How To Cry

A guide for robots

Amanda O’Bryan
5 min readAug 13, 2021


A young girl wearing a pink backpack holds hands with a small humanoid robot wearing a pink lei
Photo by Andy Kelly on Unsplash

My childhood was spent in a small southern town, being both queer and atheist. These things did not work in my favor. In fact, I learned early on that to be different was to be wrong, and that rejection from my peers was the inevitable result.

I struggled to fit in, but I also struggled with the idea of fitting in. Try as I might, I just couldn’t bring myself to lie about who I was and what I thought. I questioned things that everyone took for granted. It made people uncomfortable. I wasn’t met with kindness, and in a small community, to be an outsider is social death. I was pushed out.

People react to rejection differently, some with fiercer attempts to be liked, and others with a big middle finger to the world. That was my decision. I left that town at 17, vowing never to wear the school colors or return again. I wanted nothing to do with the south, with Christianity, with sweetness, or country music. To me, these things meant nothing but bigotry and close-mindedness.

I armored up, went up north to art school, became goth and aloof. I wore black, smoked, and read existentialism. I eschewed most things associated with femininity and thus I never EVER cried.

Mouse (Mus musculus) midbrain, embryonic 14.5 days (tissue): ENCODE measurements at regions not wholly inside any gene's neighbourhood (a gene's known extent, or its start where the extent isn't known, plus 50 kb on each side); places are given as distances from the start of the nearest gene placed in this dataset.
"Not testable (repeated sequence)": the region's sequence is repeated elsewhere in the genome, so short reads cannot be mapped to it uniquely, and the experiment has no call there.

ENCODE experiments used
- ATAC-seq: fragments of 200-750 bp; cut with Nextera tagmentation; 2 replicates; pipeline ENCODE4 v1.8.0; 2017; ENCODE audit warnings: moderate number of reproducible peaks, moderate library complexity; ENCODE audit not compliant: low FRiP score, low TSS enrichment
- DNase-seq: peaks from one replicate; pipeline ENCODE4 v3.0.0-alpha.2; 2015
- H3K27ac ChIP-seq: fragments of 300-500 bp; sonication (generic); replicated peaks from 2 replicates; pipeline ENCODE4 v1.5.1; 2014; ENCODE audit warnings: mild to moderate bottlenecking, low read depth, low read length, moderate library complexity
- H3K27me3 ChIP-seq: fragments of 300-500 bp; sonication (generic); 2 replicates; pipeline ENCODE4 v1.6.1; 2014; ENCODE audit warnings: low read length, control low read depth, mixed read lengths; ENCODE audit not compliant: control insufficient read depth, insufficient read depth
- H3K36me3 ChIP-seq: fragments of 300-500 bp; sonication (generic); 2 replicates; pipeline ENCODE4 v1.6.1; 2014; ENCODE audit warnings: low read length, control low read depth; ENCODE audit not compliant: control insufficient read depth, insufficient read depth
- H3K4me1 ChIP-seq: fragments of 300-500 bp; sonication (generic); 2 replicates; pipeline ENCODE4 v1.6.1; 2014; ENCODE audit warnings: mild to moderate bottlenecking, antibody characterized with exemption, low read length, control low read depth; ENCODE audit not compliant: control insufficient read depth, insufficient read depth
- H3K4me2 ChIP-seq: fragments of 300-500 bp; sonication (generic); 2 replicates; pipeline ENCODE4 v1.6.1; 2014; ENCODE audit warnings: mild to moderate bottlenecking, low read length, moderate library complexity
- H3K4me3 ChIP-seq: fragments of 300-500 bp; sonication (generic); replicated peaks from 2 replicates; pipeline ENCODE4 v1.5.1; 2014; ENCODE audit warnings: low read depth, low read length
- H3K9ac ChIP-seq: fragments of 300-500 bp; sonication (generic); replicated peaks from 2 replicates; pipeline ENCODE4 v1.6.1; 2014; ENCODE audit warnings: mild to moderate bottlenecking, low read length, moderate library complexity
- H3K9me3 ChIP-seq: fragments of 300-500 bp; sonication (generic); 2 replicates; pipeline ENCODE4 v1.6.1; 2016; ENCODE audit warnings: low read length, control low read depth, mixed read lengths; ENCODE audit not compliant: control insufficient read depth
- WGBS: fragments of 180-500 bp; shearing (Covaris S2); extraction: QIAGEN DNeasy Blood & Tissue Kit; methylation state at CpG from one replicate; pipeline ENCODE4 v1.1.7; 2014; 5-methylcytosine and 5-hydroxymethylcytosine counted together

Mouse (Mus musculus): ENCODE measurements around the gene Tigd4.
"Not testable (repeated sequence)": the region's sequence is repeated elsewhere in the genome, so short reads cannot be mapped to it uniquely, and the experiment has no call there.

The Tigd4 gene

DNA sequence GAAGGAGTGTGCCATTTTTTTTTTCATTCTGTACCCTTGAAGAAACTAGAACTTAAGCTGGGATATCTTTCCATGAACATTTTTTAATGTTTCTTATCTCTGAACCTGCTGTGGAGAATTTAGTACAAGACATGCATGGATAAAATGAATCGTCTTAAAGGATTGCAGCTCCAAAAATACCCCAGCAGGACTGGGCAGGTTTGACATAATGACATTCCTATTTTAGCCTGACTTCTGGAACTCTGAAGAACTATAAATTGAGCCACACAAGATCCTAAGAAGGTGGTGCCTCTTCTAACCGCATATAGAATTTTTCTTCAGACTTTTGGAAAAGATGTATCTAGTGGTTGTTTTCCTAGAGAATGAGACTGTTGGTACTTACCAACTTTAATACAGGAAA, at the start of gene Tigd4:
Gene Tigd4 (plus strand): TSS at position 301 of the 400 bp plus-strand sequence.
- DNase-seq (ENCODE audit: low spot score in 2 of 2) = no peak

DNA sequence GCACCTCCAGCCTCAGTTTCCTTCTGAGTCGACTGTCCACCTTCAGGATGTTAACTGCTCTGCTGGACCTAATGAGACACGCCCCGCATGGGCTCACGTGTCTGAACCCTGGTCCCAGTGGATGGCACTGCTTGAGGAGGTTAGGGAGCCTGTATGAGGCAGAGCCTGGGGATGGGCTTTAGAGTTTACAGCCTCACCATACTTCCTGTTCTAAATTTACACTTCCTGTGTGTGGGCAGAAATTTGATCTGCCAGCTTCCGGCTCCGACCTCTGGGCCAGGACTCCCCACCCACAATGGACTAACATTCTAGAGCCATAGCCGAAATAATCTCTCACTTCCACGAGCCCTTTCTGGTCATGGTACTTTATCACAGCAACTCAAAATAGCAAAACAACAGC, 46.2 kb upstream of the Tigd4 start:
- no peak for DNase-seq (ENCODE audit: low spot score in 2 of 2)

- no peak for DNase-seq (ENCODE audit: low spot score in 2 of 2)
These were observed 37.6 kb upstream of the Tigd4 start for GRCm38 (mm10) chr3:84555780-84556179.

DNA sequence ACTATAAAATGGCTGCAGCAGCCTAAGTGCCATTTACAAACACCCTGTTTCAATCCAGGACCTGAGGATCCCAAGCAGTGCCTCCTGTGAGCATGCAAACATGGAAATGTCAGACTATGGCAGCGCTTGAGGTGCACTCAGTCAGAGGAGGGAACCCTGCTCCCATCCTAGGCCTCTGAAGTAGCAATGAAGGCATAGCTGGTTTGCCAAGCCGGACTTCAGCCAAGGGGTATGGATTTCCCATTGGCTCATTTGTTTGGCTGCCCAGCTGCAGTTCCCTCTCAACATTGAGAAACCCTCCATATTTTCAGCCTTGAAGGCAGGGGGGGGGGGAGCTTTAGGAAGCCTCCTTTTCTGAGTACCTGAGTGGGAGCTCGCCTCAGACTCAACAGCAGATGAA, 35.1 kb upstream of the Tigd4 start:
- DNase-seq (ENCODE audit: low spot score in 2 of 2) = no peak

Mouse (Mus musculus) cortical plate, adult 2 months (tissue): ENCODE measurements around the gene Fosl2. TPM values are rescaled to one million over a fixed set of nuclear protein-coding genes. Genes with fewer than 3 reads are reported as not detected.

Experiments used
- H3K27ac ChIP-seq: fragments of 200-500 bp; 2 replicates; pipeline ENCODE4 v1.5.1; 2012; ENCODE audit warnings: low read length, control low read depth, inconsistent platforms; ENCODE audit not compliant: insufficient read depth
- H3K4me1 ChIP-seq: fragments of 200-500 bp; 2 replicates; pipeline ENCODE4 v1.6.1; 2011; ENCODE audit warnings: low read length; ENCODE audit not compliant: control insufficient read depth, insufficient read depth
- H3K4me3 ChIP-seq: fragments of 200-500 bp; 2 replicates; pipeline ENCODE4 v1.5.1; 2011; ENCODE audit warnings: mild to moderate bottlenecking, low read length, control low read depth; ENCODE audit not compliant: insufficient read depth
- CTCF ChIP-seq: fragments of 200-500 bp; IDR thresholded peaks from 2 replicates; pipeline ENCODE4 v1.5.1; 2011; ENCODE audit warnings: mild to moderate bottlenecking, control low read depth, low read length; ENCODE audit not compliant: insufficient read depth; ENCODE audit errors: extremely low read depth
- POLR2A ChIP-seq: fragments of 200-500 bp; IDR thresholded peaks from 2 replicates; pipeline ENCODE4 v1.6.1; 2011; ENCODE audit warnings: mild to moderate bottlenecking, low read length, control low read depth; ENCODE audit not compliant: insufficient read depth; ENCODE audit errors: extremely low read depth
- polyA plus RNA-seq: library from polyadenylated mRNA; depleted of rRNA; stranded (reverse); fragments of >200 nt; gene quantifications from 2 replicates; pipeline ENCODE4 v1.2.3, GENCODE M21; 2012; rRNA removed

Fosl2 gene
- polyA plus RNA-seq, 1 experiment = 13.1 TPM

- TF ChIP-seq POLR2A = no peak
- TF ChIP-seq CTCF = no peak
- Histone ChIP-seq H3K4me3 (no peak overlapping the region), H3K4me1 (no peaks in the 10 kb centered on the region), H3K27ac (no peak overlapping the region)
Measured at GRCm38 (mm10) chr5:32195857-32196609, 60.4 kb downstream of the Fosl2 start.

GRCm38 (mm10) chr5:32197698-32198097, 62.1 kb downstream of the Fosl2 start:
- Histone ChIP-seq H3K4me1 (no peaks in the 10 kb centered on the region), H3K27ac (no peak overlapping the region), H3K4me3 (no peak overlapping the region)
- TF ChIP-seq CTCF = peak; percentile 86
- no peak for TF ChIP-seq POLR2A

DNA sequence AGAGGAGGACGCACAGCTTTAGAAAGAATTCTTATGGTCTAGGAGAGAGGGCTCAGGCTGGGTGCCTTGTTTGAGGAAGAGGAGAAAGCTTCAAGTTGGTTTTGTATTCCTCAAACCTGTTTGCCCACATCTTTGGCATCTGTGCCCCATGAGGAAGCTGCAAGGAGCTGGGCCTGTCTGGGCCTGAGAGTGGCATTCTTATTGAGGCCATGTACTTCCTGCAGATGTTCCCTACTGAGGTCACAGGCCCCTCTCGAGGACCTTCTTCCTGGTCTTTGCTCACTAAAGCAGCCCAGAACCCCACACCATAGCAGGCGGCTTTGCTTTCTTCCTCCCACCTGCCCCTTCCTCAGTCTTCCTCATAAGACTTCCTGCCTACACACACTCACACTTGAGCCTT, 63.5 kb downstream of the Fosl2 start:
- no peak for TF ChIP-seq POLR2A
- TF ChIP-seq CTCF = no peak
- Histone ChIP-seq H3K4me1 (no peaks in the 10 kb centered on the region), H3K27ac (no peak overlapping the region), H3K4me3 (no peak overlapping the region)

It wasn’t really a conscious decision, not to cry. I had a mother that routinely said when I was a child to “stop crying or I’ll give you something to cry about.” I recognize this now as a nonsensical statement, clearly, I had something to cry about, since I was already crying, but the message was clear. Stop inconveniencing everyone with your feelings.

As an adult, I found the perfect muzzle of those feelings in alcohol. I reveled in my cynicism. I found new friends. But my sensitive side was never allowed to show her head again.

When I had my own child, it became apparent that I was not going to be as bothered by her feelings as my mother had been of ours. I didn’t mind my sensitive child. She felt things deeply, and I admired her for it. But she was also very cheerful and generally preferred laughter to most displays of emotion, so it was easy.

I remember one time, gazing at me with her giant four-year-old brown eyes, she said, “mama your eyebrows look mad.” I was taken aback. I had only been thinking and I wasn’t angry. How could I tell…



Amanda O’Bryan

Psychologist and Human mood ring.